Many think that the fight to stop the Dakota Access Pipeline in the Midwest is long over. That couldn’t be further from the truth.
On September 1, a group of 30 landowners, farmers, environmentalists, and indigenous peoples under the banner First Nation Farmer-Climate Unity March set out by foot on a 90-mile journey from Des Moines, Iowa, to Fort Dodge, Iowa. The march is, in part, an effort to raise awareness about the ongoing legal battles landowners in Iowa face against the 1,172-mile long crude oil pipeline. They plan to arrive at their destination Saturday.
A 2016 lawsuit challenging the Iowa Utilities Board’s permit granting eminent domain to developer Energy Transfer Partners is heading to the Supreme Court of Iowa later this month. A group of landowners and environmental organizations like the Sierra Club are arguing that eminent domain shouldn’t have been used to take private land for this pipeline. The hope is that the judge’s final ruling would require it to move elsewhere.
“We feel that first nation people and farmers have a much closer connection to the Earth and that we need to be listened to when we talk about environmental disasters and climate change,” said Christine Nobiss, the director of the Iowa Land Decolonization Project for Seeding Sovereignty, an indigenous group that helped organize the march.
Pipeline opponents worry about the impact oil spills can have on the land, especially farmland. This march aims to highlight these concerns and heighten the public interest in the ongoing lawsuit.
“Every day they’re having community events, inviting people in to talk about the activities and the issues,” said Pam Mackey Taylor, the acting director for the Iowa Chapter of the Sierra Club, to Earther.
The marchers—some of who are as young as three—are praying and smudging as make their way through rural Iowa on gravel roads past endless cornfields. They’ve been camping out in community centers, churches, and parks at night. The journey’s been a wet one with torrential rains, but that hasn’t killed the spirit, said Nobiss, who’s marching, too.
“People are pretty determined to do this march,” she told Earther. “They’re not letting [the rain] get them down.”
At the height of the controversy over this pipeline in 2016, runs and walks were nonstop. A youth-led run from North Dakota to Washington, D.C., for instance, helped throw the issue into the national spotlight.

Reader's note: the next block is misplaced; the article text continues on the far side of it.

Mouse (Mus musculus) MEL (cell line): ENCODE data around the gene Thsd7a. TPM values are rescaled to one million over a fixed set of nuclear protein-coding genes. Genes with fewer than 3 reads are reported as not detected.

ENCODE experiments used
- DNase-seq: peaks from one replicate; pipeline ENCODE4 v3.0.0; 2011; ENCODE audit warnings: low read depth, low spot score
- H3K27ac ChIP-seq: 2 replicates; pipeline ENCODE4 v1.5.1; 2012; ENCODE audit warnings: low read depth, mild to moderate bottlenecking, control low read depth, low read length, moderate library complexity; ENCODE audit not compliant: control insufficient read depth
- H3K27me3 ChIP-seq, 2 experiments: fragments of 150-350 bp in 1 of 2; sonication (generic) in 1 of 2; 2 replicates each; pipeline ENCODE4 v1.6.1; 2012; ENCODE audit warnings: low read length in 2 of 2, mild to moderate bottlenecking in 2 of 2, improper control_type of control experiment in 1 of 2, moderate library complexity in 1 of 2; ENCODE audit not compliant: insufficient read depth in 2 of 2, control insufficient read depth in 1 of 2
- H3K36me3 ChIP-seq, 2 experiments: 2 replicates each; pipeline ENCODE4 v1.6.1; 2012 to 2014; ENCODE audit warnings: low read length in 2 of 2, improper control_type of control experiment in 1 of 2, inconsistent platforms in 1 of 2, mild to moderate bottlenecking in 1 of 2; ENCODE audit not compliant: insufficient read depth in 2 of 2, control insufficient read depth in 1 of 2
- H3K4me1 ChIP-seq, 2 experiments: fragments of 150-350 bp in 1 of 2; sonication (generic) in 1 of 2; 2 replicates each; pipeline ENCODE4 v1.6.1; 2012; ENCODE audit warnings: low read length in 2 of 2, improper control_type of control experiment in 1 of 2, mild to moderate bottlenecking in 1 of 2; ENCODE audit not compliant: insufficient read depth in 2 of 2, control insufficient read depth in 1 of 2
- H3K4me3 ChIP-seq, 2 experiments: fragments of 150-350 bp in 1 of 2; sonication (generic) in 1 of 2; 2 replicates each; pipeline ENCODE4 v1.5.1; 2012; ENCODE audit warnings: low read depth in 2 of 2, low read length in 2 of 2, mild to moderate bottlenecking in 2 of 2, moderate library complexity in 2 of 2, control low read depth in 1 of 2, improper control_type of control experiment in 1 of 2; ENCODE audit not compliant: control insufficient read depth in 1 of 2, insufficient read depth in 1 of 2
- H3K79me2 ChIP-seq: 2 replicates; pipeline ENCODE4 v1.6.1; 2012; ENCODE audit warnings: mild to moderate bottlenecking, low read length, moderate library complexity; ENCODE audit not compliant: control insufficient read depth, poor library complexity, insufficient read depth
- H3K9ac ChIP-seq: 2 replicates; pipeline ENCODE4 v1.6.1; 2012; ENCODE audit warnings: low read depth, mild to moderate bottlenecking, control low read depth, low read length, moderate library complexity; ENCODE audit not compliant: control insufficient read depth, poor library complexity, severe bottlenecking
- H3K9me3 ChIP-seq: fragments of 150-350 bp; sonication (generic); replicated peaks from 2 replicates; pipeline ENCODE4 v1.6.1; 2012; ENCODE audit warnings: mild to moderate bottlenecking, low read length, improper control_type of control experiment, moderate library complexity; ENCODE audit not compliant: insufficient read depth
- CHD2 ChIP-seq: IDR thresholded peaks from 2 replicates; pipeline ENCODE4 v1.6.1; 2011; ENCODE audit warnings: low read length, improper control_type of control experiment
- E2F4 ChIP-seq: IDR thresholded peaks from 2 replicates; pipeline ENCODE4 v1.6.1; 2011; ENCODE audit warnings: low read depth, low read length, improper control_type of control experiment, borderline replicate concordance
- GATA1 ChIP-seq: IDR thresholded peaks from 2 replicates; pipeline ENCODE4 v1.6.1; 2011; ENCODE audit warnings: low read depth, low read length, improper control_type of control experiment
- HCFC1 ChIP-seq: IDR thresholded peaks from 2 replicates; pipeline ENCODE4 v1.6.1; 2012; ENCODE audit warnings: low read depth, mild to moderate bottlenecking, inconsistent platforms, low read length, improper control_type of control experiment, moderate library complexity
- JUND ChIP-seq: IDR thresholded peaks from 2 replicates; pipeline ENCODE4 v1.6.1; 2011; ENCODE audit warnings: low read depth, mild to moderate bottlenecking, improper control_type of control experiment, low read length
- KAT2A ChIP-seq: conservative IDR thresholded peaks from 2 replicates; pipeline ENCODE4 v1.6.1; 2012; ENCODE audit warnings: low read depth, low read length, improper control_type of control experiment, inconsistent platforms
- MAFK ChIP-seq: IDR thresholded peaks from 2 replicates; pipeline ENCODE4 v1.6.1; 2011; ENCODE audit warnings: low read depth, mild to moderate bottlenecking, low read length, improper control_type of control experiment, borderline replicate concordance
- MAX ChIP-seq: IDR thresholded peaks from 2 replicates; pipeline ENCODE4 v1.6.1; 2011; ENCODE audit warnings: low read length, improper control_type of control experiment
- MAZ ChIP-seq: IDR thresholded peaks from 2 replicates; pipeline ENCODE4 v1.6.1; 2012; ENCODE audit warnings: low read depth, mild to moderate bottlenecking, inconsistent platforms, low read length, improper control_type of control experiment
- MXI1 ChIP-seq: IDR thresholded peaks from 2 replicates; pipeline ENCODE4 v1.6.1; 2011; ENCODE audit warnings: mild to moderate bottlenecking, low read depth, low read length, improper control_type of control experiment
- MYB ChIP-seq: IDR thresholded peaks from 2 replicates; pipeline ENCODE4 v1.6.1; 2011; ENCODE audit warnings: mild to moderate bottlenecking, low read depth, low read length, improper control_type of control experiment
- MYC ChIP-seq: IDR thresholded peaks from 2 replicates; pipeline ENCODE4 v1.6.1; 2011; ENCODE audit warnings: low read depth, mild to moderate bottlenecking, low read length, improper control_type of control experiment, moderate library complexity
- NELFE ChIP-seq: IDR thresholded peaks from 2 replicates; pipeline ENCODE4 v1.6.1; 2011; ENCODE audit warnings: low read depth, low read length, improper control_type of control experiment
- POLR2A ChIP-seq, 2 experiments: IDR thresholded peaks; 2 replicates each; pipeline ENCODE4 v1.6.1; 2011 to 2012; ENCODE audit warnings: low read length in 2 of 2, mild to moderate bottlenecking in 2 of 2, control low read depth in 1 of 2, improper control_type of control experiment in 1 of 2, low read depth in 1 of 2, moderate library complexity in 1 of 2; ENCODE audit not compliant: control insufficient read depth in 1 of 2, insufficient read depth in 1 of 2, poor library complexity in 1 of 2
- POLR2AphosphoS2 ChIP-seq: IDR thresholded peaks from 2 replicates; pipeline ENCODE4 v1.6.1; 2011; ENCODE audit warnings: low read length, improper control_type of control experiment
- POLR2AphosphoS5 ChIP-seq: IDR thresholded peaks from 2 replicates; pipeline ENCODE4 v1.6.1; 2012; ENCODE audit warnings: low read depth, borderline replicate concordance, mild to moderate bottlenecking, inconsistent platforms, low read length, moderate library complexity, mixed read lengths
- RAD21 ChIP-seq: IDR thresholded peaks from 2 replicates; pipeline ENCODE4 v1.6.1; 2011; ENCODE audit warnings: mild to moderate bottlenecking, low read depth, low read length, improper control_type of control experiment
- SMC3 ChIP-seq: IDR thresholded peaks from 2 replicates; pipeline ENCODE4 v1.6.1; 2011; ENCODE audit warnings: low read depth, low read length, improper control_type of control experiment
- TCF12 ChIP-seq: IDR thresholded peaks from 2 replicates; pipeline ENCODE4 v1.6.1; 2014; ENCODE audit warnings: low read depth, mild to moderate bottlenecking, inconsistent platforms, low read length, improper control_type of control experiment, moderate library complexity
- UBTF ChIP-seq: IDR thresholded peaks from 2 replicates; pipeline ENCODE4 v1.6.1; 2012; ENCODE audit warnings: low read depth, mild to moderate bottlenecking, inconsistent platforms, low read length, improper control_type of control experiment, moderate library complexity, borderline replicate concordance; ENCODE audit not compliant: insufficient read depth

This latest march isn’t just about the Dakota Access Pipeline, though. It’s about health and safety—and that means protecting the land that produces the state’s food. Iowa is the top pork-producing state in the country, and that title comes with a lot of waste, which residents sued over last year.
Activists want to see the state prioritize a more sustainable food production model. A truck full of locally grown food is accompanying the group, offering mostly vegetarian fare.
Dakota Access has been operating since June 2017, but the fight to stop oil from flowing through it has continued. Another lawsuit involving the Standing Rock and Cheyenne River Sioux tribes is moving along. And last week, the Army Corps failed to review a permit a federal judge ruled violated the National Environmental Policy Act, prompting further criticism.
“A federal judge declared the DAPL permits to be illegal and ordered the Corps to take a fresh look at the risks of an oil spill and the impacts to the Tribe and its Treaty rights,” said Standing Rock Sioux Tribe Chairman Mike Faith, Jr., in a press release. “That is not what the Army Corps did. Instead, we got a cynical and one-sided document designed to paper over mistakes, not address the Tribe’s legitimate concerns.”
Tribes now plan to take further legal action. As for the walkers, they’ll conclude by meeting up with their local Rise for Climate, Jobs, and Justice March that’s part of the national action sweeping the nation Saturday. Looks like the battle’s got a long way to go.